One of the perks of being a freelancer or web agency owner is that you get to choose who you work with. If you have any reservations about working with a particular client, you are perfectly free to walk out the door and leave the project.
But all freedom comes with responsibility. If you suddenly abandon a client mid-project, you can be sure that people are going to hear about it. Your professional reputation is at stake with almost all of your projects.
Unfortunately, a problem doesn’t have to be your fault for you to be the one suffers for it. Difficult clients have a uncanny ability to turn their problems into your problems. Work for long enough in the web development industry, and you’re virtually guaranteed to run into problem clients.
The key to keeping your business running smoothly without sacrificing your reputation is choosing your clients wisely. If you pay attention to early warning signs, you’ll know how to choose clients whose projects are most likely to align with your goals.
Consider Your Ideal Client
Most beginning web developers start out enthusiastically accepting almost any project that comes their way. This is a perfectly acceptable way to gain experience, and it is a great playing field for learning about how to deal with clients.
If your web agency is less than two years old, you’ll want to spend this time carefully observing your clients’ behaviors and considering how those behaviors match with your personal workflow. Just like marketers use buyer personas to figure out who they are selling to, you should flesh out a semi-fictional “client persona” that fits the type of person you wish to work with.
Over time, you’ll learn to associate incoming clients with a certain set of attributes. You’ll instinctively know whether you’re dealing with a serious professional or not.
This is because great clients tend to have a few things in common. If you see any of these character traits in a client, chances are you are dealing with someone who is not going to let you down:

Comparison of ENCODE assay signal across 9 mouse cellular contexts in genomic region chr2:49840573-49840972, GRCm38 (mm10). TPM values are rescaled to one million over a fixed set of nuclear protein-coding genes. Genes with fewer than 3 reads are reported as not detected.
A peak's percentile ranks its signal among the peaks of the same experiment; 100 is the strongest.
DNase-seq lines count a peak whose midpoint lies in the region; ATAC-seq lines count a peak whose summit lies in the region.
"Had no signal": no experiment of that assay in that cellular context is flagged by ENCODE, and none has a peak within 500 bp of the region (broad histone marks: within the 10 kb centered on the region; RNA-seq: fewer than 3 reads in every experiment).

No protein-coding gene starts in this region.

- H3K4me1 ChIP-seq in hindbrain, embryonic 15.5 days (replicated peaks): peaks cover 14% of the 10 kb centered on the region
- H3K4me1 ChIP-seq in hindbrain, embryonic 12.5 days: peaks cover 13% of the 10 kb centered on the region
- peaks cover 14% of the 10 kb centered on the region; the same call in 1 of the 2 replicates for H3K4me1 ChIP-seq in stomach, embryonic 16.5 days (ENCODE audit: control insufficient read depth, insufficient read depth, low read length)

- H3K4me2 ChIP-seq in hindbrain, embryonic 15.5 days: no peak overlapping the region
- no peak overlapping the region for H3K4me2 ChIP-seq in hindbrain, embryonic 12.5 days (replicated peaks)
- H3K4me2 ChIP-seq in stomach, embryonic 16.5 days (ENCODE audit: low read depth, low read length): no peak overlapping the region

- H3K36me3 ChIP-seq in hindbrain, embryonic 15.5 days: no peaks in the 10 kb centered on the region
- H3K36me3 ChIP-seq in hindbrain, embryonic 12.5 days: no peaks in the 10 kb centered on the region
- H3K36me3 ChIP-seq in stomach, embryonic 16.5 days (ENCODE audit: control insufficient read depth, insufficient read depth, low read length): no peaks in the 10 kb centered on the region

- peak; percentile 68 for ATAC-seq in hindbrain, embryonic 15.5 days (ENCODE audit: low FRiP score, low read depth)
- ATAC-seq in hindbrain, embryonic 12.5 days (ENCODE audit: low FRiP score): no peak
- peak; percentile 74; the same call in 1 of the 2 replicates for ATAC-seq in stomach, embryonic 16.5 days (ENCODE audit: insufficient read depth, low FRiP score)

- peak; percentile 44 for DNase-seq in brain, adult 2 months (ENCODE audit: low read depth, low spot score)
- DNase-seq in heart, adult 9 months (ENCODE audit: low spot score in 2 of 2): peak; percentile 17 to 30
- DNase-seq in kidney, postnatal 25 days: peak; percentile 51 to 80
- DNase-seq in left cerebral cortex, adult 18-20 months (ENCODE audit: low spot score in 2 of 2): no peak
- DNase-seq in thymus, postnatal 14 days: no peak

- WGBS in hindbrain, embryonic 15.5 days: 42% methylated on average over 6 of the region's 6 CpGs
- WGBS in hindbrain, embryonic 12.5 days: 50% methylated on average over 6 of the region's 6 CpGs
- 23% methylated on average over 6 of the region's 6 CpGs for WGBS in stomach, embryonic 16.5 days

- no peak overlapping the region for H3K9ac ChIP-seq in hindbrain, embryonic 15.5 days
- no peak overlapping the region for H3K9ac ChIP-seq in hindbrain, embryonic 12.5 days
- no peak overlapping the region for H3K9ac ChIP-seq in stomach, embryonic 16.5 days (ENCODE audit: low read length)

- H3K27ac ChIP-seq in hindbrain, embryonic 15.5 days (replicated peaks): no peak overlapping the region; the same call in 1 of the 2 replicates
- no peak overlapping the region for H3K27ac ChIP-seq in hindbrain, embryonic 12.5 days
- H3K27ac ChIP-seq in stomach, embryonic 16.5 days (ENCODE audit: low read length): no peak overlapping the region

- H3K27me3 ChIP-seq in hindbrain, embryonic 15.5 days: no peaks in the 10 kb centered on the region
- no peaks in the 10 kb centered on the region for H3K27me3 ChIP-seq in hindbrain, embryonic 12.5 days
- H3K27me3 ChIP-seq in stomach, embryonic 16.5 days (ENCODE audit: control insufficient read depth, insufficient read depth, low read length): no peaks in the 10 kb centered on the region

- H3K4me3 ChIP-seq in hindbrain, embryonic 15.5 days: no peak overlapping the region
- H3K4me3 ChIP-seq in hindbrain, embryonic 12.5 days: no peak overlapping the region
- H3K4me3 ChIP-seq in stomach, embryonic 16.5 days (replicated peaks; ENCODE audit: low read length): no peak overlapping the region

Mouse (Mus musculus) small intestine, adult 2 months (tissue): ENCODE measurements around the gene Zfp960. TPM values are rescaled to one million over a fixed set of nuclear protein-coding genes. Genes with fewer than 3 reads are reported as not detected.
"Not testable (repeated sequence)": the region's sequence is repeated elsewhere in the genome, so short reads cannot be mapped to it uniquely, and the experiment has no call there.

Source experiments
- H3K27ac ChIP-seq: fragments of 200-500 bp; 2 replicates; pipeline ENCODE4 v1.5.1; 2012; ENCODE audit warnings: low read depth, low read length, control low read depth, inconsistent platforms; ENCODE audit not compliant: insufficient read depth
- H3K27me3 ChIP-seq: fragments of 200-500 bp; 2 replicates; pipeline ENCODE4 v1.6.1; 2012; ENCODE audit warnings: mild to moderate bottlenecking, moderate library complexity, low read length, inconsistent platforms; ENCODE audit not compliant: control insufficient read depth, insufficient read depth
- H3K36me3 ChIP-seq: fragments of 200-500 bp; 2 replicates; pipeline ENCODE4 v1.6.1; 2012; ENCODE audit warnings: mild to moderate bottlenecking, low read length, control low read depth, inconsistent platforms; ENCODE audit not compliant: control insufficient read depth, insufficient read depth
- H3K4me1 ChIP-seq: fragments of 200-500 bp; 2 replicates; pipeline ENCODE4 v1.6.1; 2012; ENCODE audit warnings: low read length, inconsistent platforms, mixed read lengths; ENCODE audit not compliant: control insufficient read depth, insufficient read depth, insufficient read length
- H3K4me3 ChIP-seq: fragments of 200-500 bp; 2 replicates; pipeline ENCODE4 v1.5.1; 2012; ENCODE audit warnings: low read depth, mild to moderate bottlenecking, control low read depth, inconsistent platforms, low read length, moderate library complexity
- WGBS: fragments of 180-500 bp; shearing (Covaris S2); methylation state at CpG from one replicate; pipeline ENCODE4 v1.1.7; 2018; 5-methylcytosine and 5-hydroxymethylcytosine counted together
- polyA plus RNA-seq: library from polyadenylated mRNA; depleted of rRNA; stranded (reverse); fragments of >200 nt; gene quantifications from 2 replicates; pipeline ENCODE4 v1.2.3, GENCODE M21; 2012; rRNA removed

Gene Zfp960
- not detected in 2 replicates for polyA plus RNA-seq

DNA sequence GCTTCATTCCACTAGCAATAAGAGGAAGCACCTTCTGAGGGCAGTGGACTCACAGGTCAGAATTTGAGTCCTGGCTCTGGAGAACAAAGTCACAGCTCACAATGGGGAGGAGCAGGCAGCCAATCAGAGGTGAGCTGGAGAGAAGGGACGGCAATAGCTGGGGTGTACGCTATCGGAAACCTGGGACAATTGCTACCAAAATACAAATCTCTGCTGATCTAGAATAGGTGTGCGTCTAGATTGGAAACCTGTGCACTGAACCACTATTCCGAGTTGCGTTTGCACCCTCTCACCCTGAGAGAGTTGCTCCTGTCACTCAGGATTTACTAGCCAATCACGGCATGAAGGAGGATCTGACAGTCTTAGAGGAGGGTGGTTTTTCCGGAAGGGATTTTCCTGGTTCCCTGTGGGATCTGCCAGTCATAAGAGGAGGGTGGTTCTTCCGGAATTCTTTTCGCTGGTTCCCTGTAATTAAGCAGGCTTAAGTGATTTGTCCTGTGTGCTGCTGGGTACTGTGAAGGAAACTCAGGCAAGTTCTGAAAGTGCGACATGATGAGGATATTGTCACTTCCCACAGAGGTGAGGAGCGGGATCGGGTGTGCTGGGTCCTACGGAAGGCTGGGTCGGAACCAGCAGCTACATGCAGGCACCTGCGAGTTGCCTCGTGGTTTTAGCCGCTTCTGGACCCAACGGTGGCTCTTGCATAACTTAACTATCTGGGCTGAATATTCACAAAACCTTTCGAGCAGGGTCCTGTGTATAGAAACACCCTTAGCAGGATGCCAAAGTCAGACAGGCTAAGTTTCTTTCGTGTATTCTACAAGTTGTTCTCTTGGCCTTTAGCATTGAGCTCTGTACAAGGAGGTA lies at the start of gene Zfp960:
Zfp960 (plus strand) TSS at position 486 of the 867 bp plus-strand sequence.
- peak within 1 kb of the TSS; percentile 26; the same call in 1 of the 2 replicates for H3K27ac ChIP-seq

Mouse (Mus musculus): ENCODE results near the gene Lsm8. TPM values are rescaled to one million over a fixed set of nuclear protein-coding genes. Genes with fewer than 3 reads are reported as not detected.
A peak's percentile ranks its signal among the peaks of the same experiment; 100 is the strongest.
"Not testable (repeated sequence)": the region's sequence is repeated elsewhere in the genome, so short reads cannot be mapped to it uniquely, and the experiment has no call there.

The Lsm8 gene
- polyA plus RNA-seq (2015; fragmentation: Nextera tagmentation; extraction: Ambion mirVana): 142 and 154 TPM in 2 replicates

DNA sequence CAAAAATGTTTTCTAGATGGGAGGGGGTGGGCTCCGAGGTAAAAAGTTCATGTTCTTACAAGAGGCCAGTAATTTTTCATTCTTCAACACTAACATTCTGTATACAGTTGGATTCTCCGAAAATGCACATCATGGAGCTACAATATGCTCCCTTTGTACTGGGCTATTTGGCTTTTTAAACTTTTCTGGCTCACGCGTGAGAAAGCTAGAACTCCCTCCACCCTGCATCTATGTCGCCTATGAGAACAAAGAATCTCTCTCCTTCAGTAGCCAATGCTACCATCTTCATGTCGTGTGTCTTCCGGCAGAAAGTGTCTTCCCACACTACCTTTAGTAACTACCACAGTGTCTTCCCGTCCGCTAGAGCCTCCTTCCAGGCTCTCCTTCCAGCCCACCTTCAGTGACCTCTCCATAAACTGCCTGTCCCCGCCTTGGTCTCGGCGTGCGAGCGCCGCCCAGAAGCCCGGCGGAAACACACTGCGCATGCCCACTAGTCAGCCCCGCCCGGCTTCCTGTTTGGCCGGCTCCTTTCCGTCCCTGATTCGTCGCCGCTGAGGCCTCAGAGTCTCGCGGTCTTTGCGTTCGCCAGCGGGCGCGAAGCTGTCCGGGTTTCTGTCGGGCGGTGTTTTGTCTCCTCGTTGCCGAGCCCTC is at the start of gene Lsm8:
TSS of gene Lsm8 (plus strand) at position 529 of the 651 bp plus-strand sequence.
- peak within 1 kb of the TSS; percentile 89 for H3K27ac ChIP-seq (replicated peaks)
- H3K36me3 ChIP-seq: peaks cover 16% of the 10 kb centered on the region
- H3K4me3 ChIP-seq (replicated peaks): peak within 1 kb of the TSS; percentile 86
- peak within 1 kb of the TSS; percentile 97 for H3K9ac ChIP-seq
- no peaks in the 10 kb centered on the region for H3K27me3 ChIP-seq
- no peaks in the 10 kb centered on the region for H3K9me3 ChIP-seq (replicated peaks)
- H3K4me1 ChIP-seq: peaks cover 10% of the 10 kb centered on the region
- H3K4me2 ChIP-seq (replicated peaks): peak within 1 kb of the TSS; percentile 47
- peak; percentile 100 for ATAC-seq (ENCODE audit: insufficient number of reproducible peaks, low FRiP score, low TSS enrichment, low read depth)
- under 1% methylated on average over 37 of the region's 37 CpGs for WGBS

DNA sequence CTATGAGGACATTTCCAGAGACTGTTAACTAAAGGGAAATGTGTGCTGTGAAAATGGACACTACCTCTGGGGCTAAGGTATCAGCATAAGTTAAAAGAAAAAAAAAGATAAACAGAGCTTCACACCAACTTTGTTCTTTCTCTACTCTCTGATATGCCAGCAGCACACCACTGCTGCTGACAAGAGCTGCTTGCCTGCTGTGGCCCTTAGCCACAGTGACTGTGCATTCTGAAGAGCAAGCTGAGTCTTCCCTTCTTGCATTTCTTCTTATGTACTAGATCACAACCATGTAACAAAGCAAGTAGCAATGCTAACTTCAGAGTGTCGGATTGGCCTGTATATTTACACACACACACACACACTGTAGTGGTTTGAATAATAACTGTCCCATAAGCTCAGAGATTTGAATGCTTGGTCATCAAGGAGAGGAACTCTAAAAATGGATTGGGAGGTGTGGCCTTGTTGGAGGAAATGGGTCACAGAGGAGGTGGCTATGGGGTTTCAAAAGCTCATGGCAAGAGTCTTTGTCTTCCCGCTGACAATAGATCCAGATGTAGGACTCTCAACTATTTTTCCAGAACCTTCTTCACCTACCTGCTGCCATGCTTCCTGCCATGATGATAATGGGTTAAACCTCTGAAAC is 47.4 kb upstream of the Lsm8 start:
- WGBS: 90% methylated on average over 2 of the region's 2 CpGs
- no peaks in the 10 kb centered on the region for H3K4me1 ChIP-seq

- Committed. Commitment comes in a variety of forms and for a variety of reasons. Ambitious, revolutionary creatives can be as committed to a project as highly driven, passionate executive types. On the other end of the spectrum are bureaucratic middlemen don’t really care about anything other than their own paycheck.
- Communicative. Web development projects are complex, multi-tiered processes that involve different people performing detailed tasks. Even the best projects can fall apart due to communication problems. Clients who are responsive, aware, and involved tend to the best communicators.
- Solution-Oriented. Clarity is important, but there is a difference between being specifically fixated on a certain feature and being specifically fixated on a certain outcome or goal. The best clients are the ones who ask for solutions, not features.
- Organized. Where communication skills lead off, organization skills take over. You will get farther with clients who enthusiastically use project management platforms than with those who insist on listing desired features on the phone.